From Russia I've got these cards sent by Natalia. They're from Arbatskaya metro station in Moscow, Lake Baikal and the Church of Our Lady of Kazan in Irkutsk.
Arbatskaya is a station of the Moscow metro. It was built in 1953 to replace an older station damaged in a German bomb attack in 1941. Since it was meant to serve as a bomb shelter as well as a Metro station, Arbatskaya is both large (the 250-m platform is the second-longest in Moscow) and deep (41 m underground).
The station represents an example of Stalinist baroque style, its opera clothes include white arched ceilings, bronze chandeliers, ceramic bouquets of flowers, red marble decorations, and glazed tiles.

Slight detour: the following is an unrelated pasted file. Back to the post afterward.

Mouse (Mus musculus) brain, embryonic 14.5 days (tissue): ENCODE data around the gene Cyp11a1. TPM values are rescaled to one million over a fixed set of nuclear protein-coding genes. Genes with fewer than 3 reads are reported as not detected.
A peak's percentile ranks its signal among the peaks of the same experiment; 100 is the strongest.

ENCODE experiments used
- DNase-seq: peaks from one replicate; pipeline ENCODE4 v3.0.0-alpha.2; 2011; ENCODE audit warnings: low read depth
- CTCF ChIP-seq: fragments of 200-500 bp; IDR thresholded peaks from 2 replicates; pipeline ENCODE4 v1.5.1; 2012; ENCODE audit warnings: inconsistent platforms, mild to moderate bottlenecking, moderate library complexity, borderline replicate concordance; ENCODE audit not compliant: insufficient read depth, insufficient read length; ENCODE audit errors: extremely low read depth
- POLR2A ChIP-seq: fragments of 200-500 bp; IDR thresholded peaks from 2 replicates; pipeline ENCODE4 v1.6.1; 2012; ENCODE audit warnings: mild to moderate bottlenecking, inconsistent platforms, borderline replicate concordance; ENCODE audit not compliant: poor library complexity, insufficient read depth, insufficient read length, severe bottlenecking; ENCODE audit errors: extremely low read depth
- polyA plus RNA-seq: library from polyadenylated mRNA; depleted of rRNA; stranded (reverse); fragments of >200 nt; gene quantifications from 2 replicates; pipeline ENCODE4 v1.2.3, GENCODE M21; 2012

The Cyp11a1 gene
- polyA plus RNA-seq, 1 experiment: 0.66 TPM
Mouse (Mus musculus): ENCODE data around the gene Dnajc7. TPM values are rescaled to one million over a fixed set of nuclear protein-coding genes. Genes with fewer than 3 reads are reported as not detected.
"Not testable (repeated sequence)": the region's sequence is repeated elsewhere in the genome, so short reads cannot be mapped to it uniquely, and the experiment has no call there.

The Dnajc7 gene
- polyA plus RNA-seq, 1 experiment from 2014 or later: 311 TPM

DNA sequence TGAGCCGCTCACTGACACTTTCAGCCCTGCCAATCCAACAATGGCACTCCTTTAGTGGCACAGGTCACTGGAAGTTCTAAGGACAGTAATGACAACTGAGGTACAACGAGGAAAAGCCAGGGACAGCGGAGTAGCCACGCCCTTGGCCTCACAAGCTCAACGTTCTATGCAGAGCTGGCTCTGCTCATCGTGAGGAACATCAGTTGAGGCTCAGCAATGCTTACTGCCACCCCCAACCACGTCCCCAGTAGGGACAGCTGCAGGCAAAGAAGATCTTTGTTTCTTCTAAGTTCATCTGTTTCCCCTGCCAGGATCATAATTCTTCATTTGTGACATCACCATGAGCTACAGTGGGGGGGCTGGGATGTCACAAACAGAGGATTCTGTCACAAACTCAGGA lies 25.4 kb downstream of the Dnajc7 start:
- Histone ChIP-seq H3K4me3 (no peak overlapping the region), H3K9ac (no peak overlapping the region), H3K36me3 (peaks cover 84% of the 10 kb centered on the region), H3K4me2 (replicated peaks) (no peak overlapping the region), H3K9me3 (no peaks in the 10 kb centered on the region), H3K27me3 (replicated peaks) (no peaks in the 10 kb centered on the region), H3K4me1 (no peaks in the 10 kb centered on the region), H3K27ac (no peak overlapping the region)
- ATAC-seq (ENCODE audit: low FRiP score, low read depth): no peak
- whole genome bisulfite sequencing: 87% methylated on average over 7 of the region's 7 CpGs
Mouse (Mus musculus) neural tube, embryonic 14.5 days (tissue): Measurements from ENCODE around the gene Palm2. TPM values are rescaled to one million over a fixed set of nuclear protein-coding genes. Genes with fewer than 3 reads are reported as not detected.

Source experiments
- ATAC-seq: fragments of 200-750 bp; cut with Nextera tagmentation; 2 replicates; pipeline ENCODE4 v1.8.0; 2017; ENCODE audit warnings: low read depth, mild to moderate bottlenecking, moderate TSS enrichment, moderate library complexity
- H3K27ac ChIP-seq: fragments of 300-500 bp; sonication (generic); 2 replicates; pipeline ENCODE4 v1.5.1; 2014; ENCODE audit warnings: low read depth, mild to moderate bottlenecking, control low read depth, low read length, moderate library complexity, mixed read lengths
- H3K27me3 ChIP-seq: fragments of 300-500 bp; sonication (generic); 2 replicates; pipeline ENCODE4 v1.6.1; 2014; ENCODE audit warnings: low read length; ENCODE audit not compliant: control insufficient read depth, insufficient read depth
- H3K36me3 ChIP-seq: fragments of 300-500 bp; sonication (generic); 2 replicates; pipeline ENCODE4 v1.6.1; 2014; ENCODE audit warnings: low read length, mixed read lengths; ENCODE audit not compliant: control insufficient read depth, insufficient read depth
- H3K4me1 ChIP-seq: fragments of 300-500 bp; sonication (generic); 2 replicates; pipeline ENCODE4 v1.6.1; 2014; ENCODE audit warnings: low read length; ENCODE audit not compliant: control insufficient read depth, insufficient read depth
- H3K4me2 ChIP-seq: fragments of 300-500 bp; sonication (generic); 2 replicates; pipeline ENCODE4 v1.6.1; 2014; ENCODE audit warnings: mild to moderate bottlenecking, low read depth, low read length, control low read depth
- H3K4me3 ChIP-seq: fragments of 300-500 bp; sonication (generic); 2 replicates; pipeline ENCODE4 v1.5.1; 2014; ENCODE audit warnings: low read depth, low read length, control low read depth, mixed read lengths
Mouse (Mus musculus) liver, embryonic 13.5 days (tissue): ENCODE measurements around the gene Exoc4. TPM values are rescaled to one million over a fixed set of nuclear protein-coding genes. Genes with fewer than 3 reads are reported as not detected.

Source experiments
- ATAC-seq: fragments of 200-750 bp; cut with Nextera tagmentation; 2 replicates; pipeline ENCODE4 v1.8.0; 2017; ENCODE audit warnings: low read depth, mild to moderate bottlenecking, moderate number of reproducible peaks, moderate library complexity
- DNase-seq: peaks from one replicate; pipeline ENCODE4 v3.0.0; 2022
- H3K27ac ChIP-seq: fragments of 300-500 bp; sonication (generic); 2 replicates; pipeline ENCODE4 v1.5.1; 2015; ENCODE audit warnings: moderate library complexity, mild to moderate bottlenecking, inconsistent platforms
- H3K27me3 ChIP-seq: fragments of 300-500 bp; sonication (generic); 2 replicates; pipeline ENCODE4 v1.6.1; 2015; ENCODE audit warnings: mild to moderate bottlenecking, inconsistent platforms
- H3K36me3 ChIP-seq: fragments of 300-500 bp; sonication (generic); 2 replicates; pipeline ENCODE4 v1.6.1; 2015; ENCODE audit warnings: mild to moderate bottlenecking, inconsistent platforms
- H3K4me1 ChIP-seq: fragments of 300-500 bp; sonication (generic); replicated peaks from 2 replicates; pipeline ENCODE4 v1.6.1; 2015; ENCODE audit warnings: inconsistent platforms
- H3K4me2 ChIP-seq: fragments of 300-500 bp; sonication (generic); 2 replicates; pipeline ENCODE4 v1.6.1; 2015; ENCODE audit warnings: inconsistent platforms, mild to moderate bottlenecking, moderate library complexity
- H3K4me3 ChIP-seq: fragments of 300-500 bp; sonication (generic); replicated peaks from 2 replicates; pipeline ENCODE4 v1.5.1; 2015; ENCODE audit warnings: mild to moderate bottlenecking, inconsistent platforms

© Photo by Artur Abagyan
Lake Baikal curves for nearly 400 miles through south-eastern Siberia, north of the Mongolian border. Lake Baikal is the largest (by volume) freshwater lake in the world, containing roughly 20% of the world's unfrozen surface fresh water and at 1,642 m (5,387 ft), the deepest. It is also among the clearest of all lakes, and thought to be the world's oldest lake at 25 million years.
It was classified as a UNESCO WHS in 1996.
Our Lady of Kazan Church, in Irkutsk, is an Orthodox church built between 1885-1892.